A 1944 issue of Boxoffice featured a photo of many employees of the Seattle office of the B.F. Shearer Co., a theater supply and design house. Bjarne Moe was among them.
Boxoffice Magazine’s issue of March 11, 1950, contained an item saying that the Sutter Theatre was nearly ready to open, and that the date would be either March 15 or March 21, depending on the timely completion of some remaining interior work.
Roger G: Sorry it took so long for me to get back to t his page. My e-mail service quit sending notifications from Cinema Treasures and I haven’t gotten around to changing my address, so I don’t know when I get replies.
Anyway, the photo link still works for me. Maybe Flickr was sown when you clicked it. Just in case it’s some other problem, here’s the bare link:
From your description, it does sound like the same postcard.
LAPL has added an undated photo showing the Tower’s facade, and a big locomotive. It’s probably from 1937-38, though. The first title on the marquee is “Slave Ship”, a Warner Baxter-Wallace Beery vehicle released in 1937. I can’t read the second feature title.
ken mc: You can add the Orpheum. Here’s a brief item from the July 16, 1949, issue of Boxoffice: “Susanville, Calif.— Work has been resumed on rebuilding the old Orpheum. Owned by T&D, the project was halted by the extreme cold last winter. The circuit also owns and operates the Sierra Theatre here.”
I guess it was a theater before it became a bowling alley. From the second photo you linked to, it looks as though it might have been a lodge hall of some sort first. In any case, the style of the building suggest an origin in the 19th century.
The architect of this theater was the noted San Diego modernist, Richard George Wheeler. Boxoffice Magazine featured an illustrated article on the San Diego Cinerama Theatre in its issue of December 7, 1964.
The Whittwood Theatre opened in 1964. It was among the theatres on which construction had begun during 1963, as listed in Boxoffice Magazine’s annual review of new and remodeled theaters. An exterior photo appeared in a Boxoffice feature on October 25, 1964, and a closeup shot of its entrance appeared on the front page of the magazine’s The Modern Theatre section of December 7 that year. It was the subject of an entire article in the Boxoffice issue of March 15, 1965.
The Whittwood was built for Bruen’s Whittier Theatres. It had 960 seats, a fifty-foot curved screen, and the auditorium walls were paneled with a gold damask fabric to match the stage drapes. The building was designed by Whitter architect Ray W. Johnson, and the Los Angeles office of the B.F. Shearer Co. handled the interior layout, design, and equipment.
A photo of the auditorium in the 1965 Boxoffice article showed a feature I had forgotten from my one visit to the Whittwood. Unlike stadium sections in older theaters I had been in, that at the Whittwood was elevated several feet above the main floor, so patrons had to climb a fairly long staircase leading from the cross-aisle to get into it, and would be several rows back by the time they reached the seats. Then they would have to descend stepped side-aisles to reach seats in the first few rows. I suppose this design was adopted to make more room for the lobby and restrooms, which were tucked under the stadium section.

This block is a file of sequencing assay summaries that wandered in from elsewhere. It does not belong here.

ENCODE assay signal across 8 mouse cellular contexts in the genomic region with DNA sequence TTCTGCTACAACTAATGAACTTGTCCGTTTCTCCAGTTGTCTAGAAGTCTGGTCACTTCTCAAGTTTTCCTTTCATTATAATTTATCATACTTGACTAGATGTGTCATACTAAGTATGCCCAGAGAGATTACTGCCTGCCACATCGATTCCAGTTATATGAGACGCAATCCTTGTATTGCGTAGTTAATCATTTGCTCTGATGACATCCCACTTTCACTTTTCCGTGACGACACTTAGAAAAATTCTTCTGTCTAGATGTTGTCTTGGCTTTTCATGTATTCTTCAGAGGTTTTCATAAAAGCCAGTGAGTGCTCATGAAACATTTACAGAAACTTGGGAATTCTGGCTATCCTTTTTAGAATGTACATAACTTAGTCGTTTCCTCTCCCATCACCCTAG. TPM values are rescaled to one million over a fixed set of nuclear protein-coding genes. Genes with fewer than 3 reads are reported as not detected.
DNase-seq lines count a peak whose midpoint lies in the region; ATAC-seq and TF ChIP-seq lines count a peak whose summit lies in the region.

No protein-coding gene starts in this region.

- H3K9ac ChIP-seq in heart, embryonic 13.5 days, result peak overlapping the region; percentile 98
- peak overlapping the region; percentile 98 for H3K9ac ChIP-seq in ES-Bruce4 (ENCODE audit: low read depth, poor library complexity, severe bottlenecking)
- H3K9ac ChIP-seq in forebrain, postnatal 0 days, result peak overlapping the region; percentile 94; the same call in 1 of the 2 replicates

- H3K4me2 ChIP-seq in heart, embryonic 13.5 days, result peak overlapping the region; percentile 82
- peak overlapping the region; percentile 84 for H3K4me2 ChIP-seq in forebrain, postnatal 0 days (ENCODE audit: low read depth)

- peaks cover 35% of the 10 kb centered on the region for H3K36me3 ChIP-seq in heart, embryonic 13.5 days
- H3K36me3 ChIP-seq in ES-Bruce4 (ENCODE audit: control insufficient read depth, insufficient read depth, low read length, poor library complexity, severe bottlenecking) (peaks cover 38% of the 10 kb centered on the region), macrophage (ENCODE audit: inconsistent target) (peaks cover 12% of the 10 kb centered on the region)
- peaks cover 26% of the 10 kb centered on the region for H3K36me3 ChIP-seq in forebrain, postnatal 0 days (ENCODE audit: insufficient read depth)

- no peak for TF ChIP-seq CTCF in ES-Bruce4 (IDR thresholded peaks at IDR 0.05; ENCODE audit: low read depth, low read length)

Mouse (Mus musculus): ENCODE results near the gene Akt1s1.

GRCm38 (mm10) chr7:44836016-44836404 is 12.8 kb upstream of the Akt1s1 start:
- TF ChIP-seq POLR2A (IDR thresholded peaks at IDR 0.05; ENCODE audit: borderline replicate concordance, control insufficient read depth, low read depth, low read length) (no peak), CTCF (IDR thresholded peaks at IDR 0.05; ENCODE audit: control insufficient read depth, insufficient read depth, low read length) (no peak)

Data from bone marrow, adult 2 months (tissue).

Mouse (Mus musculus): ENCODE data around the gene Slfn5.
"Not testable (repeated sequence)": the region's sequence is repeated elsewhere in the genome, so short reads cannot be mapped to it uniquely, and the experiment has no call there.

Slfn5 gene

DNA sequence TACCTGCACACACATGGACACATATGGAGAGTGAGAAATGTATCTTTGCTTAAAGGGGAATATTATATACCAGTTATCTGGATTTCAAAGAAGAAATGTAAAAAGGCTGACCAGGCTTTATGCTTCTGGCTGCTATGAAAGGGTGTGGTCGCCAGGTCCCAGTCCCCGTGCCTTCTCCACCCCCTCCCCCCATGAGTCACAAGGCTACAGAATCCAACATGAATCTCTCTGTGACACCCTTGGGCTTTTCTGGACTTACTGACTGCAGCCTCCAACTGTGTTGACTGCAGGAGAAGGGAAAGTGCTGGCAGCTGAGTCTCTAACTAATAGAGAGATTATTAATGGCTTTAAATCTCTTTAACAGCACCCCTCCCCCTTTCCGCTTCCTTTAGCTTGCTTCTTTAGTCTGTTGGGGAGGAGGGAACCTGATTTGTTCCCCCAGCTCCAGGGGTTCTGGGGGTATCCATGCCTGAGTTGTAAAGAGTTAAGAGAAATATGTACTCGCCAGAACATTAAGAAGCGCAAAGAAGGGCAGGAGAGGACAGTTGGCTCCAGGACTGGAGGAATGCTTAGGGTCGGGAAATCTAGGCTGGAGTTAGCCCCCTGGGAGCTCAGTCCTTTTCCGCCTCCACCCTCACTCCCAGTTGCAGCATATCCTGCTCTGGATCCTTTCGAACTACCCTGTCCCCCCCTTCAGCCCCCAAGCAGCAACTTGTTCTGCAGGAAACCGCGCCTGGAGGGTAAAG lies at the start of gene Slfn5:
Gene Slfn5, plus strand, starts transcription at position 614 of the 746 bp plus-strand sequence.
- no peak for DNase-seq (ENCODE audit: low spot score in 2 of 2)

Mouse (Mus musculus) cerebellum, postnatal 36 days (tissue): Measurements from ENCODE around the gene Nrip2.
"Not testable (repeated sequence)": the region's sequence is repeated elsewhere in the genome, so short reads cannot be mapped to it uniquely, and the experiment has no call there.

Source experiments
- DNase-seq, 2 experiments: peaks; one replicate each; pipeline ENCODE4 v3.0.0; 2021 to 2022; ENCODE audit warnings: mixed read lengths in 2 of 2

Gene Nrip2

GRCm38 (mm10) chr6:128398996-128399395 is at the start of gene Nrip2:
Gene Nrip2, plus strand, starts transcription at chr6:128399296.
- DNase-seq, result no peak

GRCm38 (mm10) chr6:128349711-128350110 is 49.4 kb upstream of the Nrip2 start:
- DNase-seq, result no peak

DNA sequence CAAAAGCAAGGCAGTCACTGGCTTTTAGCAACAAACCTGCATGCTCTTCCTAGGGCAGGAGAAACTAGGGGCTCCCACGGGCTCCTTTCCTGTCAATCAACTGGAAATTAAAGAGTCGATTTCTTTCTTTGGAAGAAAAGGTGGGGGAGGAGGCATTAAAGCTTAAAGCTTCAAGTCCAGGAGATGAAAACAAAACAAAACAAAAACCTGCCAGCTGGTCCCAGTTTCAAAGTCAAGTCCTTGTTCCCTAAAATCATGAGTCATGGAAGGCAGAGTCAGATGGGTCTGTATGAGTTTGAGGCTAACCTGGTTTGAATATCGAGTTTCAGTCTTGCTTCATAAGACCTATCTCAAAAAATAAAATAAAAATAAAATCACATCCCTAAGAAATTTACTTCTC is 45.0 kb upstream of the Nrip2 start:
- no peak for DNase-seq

The name of the chain is misspelled at top. It is Reading Cinemas.
This is their web site.
The theater’s individual web page is still at the URL Lost Memory posted in the comment above.
This is no longer the Pacific Gaslamp 15. It’s being called the Gaslamp Stadium by its new operator, Reading Cinemas.
The Bakersfield Valley Plaza 16 is now operated by Reading Cinemas. Pacific can be taken off the name.
New web sites, too:
Bakersfield Valley Plaza 16 web page.
Reading Cinemas U.S. web site.
There should be a separate page for the original Valley Plaza Theatre, opened in 1966 by Statewide Theatres, and later operated by Loew’s. Apparently it was demolished to make way for the current megaplex.
The lobby of Lippert’s La Habra Theatre was pictured on the cover of the October 6, 1956, issue of Boxoffice Magazine.
The April 6, 1964, issue of Boxoffice Magazine announced that the re-opening of the Fox Winrock had taken place on March 24, with a special, invitation-only event. The house had been closed for one week to install the Cinerama screen. Three projection booths for Cinerama had already been included in the original plans for the theater, which had opened the previous year. The seating capacity was reduced by about 35 seats (from the original 800) for the 95-foot screen’s installation, though. The opening program was “This Is Cinerama”, and it was expected to run for at least eight weeks.
Oh, I forgot to include that Boxoffice gave the Esquire’s seating capacity as 525.
The exact opening date for the Esquire was April 1, 1964, according to the April 6 issue of Boxoffice Magazine that year. The opening movie was the French ballet-drama “The Lovers of Tereul”.
Among the unusual features (for that time) of the Esquire were a wheelchair platform accommodating four persons, and a row of seats wired to the sound system for hard-of-hearing patrons.
The interior and exterior of the theater, which was located in an existing building, was designed by motion picture art director Eugene Lourie.
Except for its colonial brick facade decoration, this theater was virtually identical to the Annandale Theatre, also opened in 1964 by the same owner, according to an item in Boxoffice Magazine, July 13, 1964.